If you spent your life concentrating on what everyone else thought of you, would you forget who you really were? What if the face you showed the world turned out to be a mask . . . with nothing beneath it?

If you gave someone your heart and they died, did they take it with them? Did you spend the rest of forever with a hole inside you that couldn’t be filled?

When the only company you had was yourself, and when you didn’t want to socialize, there was only one way to leave the room

true character showed when you could find something to love in a child everyone else hated.

As it turns out, kids are more like us than we think: damaged, through and through.

So much of the language of love was like that: you devoured someone with your eyes, you drank in the sight of him, you swallowed him whole. Love was substance, broken down and beating through your bloodstream

Something still exists as long as there’s someone around to remember it

happiness was U-shaped. People were happiest when they were very young and very old.

Life was what happened when all the what-if’s didn’t, when what you dreamed or hoped or—in this case—feared might come to pass passed by instead.

What she hadn’t realized was that sometimes when your vision was that sharp and true, it could cut you. That only if you’d felt such fullness could you really understand the ache of being empty.

Did you know that a single incident of bullying in childhood can be as traumatic to a person, over time, as a single incident of sexual abuse?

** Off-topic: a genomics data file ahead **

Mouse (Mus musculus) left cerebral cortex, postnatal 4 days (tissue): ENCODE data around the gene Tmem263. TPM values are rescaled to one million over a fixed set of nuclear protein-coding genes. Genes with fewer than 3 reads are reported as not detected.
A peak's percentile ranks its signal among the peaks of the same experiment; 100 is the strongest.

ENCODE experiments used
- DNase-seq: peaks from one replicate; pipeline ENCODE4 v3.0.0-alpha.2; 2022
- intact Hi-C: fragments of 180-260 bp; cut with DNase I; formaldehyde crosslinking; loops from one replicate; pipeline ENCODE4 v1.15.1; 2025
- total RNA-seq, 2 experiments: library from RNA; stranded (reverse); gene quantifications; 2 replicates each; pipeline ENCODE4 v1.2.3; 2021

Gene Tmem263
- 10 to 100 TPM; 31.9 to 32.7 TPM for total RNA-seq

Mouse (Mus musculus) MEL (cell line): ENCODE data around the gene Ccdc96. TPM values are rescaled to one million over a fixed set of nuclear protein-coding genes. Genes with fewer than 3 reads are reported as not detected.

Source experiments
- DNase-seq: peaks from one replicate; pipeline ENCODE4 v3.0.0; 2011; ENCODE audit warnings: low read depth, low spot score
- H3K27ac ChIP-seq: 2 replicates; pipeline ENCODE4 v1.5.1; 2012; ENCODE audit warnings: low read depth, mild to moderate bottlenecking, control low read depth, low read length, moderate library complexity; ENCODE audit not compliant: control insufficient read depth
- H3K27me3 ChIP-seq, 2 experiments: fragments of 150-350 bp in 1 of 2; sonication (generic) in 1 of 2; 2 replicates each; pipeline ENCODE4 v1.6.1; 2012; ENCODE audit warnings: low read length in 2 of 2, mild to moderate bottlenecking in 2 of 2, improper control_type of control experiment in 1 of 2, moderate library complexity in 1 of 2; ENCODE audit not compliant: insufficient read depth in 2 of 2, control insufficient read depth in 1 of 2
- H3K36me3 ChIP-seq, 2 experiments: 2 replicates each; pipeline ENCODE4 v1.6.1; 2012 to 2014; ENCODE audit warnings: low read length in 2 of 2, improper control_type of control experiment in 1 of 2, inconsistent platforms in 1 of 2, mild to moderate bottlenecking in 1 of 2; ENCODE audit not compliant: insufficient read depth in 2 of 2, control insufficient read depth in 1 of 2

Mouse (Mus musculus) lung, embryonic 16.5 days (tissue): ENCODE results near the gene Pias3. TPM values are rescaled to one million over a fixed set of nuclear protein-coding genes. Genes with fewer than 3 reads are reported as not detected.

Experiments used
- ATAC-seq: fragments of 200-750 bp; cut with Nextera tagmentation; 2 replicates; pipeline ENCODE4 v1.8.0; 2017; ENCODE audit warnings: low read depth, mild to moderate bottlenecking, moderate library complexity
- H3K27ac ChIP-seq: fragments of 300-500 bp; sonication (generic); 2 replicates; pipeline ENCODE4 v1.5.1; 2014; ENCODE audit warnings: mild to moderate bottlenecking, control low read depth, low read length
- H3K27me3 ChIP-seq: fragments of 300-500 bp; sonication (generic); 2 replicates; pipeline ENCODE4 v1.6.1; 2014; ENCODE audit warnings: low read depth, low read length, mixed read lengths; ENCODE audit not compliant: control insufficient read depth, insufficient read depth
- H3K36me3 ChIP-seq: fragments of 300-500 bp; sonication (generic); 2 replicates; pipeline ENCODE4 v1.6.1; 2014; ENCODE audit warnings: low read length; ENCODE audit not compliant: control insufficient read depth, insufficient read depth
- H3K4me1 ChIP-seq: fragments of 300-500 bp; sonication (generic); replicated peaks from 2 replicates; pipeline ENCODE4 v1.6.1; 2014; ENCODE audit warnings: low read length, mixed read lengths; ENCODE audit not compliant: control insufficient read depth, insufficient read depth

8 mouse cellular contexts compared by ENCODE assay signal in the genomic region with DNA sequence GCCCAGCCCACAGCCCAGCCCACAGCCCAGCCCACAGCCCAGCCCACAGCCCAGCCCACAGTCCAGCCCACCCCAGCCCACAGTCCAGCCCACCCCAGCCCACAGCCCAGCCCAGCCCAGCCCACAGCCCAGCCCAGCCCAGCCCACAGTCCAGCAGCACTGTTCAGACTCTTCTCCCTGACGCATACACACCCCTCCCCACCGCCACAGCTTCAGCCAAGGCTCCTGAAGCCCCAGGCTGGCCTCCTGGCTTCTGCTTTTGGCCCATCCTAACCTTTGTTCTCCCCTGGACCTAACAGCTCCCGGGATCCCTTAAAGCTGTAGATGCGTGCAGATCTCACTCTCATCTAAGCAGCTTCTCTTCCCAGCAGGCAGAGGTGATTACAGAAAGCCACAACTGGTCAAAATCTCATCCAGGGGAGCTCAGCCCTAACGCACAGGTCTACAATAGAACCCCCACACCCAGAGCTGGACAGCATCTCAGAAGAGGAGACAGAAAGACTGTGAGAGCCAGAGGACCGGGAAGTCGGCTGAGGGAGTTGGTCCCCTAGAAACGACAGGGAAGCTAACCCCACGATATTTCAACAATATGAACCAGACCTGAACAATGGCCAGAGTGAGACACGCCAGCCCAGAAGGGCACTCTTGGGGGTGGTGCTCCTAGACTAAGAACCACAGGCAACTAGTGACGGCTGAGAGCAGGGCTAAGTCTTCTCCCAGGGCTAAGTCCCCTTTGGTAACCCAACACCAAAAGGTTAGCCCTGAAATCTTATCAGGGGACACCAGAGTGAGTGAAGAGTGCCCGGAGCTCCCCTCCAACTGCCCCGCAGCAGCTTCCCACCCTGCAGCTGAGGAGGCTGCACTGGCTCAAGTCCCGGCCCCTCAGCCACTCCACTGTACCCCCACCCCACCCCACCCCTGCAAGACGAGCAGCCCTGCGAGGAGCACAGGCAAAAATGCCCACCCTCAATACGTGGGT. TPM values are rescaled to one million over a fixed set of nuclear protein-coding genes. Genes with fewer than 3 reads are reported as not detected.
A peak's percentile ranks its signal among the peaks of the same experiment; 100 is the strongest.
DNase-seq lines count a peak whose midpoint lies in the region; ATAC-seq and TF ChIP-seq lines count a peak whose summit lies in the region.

Ask ten people, and half of them won’t even be able to remember something concrete from high school—they’ve blocked it out. The other half will recall an incredibly painful or embarrassing moment. They stick like glue.

Babies were always just the right weight, so that when you finally put them down, you felt like something was missing

Alex thought of all the parties she’d ever gone to where the first question she was asked was What do you do? as if that were enough to define you. Nobody ever asked you who you really were, because that changed.

“When you don’t fit in, you become superhuman. You can feel everyone else’s eyes on you, stuck like Velcro. You can hear a whisper about you from a mile away. You can disappear, even when it looks like you’re still standing right there. You can scream, and nobody hears a sound.
You become the mutant who fell into the vat of acid, the Joker who can’t remove his mask, the bionic man who’s missing all his limbs and none of his heart.
You are the thing that used to be normal, but that was so long ago, you can’t even remember what it was like.

Love is supposed to move mountains, to make the world go round, to be all you need, but it falls apart at the details. It can’t save a single person.

There were two ways to be happy: improve your reality, or lower your expectations.

Happiness is what you choose to remember.

I’m forcing myself to stop quoting now, but you can always read more quotes here. This book was a quotes feast! As my conclusion, here’s my favorite one:

Ask a random kid today if she wants to be popular and she’ll tell you no, even if the truth is that if she was in a desert dying of thirst and had the choice between a glass of water and instant popularity, she’d probably choose the latter. See, you can’t admit to wanting it, because that makes you less cool. To be truly popular, it has to look like it’s something you are, when in reality, it’s what you make yourself.

If you were wondering, all my faves are in bold :). Let’s all do our best to stop bullying. Parents, don’t be afraid to stick up for your children, remind them how special they are and how little people’s opinions matter. And love them, hard. And always listen, even to the words they never say.

Thank you, Jodi Picoult.

PS: Anyone who’d like to read the book, get at me, my email is in the ‘contact me’ section. I have it in PDF format 🙂